Magazine / July 2013

[Investigate] Behind the Scenes of our Detox Campaign

With the help of the residents, we successfully located the sewage draining and learn about the draining pattern. Often we made dozens of trips to investigate a single factory, sometimes overnight and sometimes for hours and hours before we got the eviden

With the help of the residents, we successfully located the sewage draining and learn about the draining pattern. Often we made dozens of trips to investigate a single factory, sometimes overnight and sometimes for hours and hours before we got the eviden

Greenpeace’s Detox Fashion campaign pushed clothing makers to move towards clean production by showing evidence of how they were polluting our waters during the production process. Here’s Toxics campaigner Li Yifang to explain the battle of wits we fought with the polluters.

Do you know that commonplace objects that we all have in home may be polluting our lives? In modern society, we often misuse man-made chemicals. In fact, many of them can easily be replaced by safe and reliable alternatives. Last year, we investigated issues on water pollution.

Behind the Scenes of our Detox Campaign

How serious is the situation?

We were shocked last year at the sheer scope of the pollution. For example, hidden in the middle of the Qiantang River (in eastern China) we found two enormous discharge pipes. We estimated that every day one million tons of effluent was pumped out from these pipes. The water had become a giant black whirlpool which you can see clearly from Google Earth. 

Was it difficult to investigate the factories?

Many factories put a lot of effort into hiding evidence of their pollution. For example, they made their discharge pipe dozens of kilometers long, they buried pipes in the river bed, or waited until nightfall or heavy rains to discharge their waste. Factory security has become much tighter. It was also difficult to determine which sewage outflow belonged to which factory in some industrial complexes.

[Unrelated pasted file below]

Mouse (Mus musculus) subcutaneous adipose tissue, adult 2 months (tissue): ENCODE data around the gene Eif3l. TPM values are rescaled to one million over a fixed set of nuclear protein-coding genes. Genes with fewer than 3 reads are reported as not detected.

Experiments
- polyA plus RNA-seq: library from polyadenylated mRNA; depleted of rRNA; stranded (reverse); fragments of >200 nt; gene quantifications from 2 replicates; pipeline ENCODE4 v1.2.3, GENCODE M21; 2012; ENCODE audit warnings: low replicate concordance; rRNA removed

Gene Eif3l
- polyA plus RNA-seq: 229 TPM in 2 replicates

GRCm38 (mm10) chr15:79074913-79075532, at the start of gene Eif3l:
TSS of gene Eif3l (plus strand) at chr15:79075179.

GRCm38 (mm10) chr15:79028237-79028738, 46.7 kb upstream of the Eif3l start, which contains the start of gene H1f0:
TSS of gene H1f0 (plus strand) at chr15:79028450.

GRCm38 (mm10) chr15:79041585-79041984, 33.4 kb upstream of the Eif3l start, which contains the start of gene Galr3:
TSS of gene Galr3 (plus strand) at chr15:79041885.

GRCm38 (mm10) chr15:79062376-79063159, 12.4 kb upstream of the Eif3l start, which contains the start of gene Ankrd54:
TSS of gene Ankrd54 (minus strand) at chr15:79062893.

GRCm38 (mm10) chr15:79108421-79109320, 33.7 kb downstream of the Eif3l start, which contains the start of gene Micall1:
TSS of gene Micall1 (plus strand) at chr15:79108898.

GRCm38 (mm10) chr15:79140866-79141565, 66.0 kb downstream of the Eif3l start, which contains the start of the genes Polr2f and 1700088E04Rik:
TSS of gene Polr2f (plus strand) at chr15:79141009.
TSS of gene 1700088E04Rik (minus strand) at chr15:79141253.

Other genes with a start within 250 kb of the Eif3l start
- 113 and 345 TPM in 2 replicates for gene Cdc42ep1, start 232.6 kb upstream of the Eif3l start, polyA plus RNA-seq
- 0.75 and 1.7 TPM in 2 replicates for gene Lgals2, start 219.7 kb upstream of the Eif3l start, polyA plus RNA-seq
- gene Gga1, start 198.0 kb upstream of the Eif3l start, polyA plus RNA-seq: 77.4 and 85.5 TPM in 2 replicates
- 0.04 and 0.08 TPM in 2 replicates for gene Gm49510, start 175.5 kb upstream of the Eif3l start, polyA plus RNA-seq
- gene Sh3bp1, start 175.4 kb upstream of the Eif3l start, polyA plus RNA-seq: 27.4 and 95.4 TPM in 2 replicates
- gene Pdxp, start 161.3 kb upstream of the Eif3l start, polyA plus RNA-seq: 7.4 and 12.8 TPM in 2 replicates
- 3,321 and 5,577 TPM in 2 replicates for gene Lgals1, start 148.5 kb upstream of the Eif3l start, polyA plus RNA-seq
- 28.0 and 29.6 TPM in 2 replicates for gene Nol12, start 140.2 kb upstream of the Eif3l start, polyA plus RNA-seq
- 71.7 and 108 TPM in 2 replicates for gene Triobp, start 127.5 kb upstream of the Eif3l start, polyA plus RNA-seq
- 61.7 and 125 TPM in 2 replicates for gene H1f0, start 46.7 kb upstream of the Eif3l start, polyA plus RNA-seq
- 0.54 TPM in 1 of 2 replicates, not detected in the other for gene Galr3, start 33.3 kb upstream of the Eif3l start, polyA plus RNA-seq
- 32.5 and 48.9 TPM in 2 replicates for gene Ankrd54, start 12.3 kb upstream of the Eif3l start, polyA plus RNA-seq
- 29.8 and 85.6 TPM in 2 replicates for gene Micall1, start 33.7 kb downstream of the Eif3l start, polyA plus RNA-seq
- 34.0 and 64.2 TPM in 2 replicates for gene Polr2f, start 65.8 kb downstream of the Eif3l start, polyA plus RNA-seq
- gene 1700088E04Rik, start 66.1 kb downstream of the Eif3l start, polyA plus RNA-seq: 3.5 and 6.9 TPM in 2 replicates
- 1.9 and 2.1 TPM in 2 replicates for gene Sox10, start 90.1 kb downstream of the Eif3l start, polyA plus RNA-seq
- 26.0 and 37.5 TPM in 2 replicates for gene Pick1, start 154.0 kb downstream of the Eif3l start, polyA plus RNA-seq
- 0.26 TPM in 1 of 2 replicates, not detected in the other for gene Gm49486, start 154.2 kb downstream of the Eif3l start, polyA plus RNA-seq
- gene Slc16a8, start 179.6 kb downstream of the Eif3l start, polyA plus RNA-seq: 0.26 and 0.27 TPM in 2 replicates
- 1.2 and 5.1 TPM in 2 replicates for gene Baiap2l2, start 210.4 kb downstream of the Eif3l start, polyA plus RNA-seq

How did you solve these problems?

We relied on clues and the help of locals to locate discharge pipes. Often we made dozens of trips to investigate a single factory, sometimes overnight and sometimes for hours and hours before we got the evidence we needed. We combined these results with laboratory tests we made on clothing items manufactured by global brands.

Last year was the second year of our DETOX campaign. Is it part of your tactics to focus only on the fashion industry?

Yes. Fashion labels pay a lot of attention to their customers and public opinion and so they are more willing to adopt clean production in order to win back their customers’ trust. However, another key reason is that textile industry is China’s third largest source of pollution. Globally 80 billion garments are produced a year. The Fast Fashion industry has been pressuring their suppliers to cut corners to be ever faster and cheaper and thus sacrifice the environment by reducing environment protection costs.

What breakthroughs did the DETOX campaign make last year?

Overall we made three major breakthroughs last year.

The biggest one of course is that we pushed many top fashion labels to commit to clean production. The world’s biggest clothing retailer, ZARA, was the first one to commit  just nine days after we published our report. Followed by Mango, Esprit, Levi’s and UNIQLO, we now have 17 leading labels committed. Their suppliers are equivalent to  30% of the global fashion factories.

The second breakthrough is that the scope of our DETOX campaign has continued to widen.  And the commitments we have been receiving from the fashion brands have also grown stronger in terms of setting deadlines and phasing out PFCs (which can affect reproduction). Levi’s and UNIQLO also promised to lead the industry in finding safe alternatives.